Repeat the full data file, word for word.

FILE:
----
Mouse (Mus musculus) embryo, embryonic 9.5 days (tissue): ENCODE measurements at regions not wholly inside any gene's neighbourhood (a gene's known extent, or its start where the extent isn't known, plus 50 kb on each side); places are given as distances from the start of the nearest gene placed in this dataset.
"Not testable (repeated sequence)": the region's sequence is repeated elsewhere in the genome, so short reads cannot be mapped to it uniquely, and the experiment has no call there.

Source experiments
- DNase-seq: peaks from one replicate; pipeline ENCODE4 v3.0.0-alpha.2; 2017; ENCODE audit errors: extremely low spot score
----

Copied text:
Mouse (Mus musculus) embryo, embryonic 9.5 days (tissue): ENCODE measurements at regions not wholly inside any gene's neighbourhood (a gene's known extent, or its start where the extent isn't known, plus 50 kb on each side); places are given as distances from the start of the nearest gene placed in this dataset.
"Not testable (repeated sequence)": the region's sequence is repeated elsewhere in the genome, so short reads cannot be mapped to it uniquely, and the experiment has no call there.

Source experiments
- DNase-seq: peaks from one replicate; pipeline ENCODE4 v3.0.0-alpha.2; 2017; ENCODE audit errors: extremely low spot score